The water’s fine: Houseboats are in high demand as Germans book holidays close to home

Febuary 22, 2021

As arctic temperatures froze rivers and lakes in northern Germany this winter, workers at houseboat charter companies already had started gearing up for what they expect to be a busy summer season, Reuters reports.

Cross-border travel restrictions due to the coronavirus pandemic last summer prompted a run on domestic tourism, including floating accommodations. Many expect that 2021 will be no different.

“I think that big trips abroad and flying will still not be the dominant type of vacation for people this summer,” Dagmar Kuhnle, spokeswoman at the Kuhnle Tour houseboat charter company in the northeastern Mecklenburg lake district between Berlin and the Baltic Sea, told Reuters.

Family-run Kuhnle expanded its fleet to 160 boats from 120 just before the pandemic reached Germany last sprin—and promptly lost two months of business due to a coronavirus lockdown in April and May.

Once travel became possible again, nearly all of its boats were booked out, and bookings are looking good for the coming season as well, Kuhnle said.

The big question for charter companies like Kuhnle remains when the season will start.

Aquare Charter, which offers bungalow boats in the eastern state of Brandenburg, told Reuters that it was fully booked for this summer and would start renting out boats from March 18 if restrictions on overnight stays for tourists are lifted.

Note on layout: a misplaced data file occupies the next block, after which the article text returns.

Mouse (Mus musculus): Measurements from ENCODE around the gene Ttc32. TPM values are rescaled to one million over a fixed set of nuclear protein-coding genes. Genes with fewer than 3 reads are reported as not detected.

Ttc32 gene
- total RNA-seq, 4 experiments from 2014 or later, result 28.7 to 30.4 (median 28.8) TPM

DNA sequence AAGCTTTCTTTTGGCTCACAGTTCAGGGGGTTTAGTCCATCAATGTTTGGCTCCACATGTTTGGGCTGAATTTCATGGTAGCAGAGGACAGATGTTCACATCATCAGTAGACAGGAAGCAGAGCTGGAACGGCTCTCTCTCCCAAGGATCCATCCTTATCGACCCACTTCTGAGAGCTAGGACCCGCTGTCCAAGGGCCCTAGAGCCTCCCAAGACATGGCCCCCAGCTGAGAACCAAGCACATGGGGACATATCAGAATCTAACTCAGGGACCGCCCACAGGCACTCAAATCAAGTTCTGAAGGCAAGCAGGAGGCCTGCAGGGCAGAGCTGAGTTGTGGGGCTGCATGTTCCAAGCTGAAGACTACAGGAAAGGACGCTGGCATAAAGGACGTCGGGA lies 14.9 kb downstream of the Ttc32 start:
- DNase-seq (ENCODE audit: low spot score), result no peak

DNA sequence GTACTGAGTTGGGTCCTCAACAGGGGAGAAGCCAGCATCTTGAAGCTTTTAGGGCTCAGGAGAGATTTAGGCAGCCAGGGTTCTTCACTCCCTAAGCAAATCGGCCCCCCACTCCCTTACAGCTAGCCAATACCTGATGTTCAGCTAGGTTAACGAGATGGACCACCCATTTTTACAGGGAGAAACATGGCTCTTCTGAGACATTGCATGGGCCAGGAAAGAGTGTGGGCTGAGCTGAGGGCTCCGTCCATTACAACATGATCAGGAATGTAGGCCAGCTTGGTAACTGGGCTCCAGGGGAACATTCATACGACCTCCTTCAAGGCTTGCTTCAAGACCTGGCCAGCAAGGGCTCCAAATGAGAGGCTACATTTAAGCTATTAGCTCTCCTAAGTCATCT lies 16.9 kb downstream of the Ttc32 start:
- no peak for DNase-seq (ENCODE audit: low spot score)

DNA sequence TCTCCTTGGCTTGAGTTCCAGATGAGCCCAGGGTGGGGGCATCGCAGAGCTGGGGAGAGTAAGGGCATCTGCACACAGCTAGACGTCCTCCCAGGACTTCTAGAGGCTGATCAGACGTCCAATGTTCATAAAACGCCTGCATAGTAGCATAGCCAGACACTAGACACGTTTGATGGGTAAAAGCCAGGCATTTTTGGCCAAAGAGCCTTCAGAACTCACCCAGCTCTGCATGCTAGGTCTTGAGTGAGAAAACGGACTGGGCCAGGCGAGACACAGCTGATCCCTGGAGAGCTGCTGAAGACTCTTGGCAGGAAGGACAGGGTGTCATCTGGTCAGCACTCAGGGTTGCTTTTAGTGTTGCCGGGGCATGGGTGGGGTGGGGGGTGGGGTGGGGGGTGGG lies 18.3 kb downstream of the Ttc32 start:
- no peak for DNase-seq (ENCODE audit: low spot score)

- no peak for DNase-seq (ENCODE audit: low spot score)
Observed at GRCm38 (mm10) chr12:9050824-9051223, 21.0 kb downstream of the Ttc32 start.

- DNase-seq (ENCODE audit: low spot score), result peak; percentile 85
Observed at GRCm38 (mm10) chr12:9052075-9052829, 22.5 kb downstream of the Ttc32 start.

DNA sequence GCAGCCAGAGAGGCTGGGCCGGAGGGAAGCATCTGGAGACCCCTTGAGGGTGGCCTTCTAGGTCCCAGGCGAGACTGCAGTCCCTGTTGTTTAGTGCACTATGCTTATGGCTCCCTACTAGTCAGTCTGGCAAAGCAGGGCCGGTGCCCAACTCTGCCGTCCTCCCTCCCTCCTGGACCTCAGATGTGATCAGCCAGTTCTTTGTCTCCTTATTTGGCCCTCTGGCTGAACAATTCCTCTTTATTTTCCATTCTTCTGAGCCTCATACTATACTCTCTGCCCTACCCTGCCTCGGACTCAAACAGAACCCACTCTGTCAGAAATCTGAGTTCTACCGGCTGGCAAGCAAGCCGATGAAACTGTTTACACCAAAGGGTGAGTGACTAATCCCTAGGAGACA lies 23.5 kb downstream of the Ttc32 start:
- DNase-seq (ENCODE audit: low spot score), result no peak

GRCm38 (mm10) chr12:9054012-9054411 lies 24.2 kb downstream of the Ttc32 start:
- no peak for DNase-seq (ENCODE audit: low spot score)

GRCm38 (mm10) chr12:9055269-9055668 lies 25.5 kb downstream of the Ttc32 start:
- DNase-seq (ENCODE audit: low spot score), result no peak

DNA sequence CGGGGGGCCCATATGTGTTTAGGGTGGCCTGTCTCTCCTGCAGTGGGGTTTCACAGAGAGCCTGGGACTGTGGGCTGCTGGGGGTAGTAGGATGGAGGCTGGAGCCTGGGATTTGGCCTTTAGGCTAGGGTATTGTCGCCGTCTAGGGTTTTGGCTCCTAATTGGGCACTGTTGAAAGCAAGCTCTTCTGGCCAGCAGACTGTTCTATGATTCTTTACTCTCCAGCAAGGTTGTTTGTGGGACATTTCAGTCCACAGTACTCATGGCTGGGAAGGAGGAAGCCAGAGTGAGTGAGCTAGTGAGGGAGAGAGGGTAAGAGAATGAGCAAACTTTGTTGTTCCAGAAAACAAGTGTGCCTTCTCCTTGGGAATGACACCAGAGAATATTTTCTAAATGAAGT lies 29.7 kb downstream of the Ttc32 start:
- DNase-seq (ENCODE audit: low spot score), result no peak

“It is of course not clear if it will work out or not,” Philipp Sommer, a manager at Aquare Charter, said.

The government last week dampened hopes that the economy could reopen soon—targeting an infection rate of no more than 35 new cases per 100,000 people over seven days, down from 50 previously.

On Monday, that number was 59, having fallen from a high near 200 in late December. It was last below 50 in October.

Given the government’s caution, Kuhnle Tour is cutting the hours of ten employees starting next week. “We don’t see the end of pandemic in sight. We have somewhat corrected our optimism,” Kuhnle added.

Research contact: @Reuters

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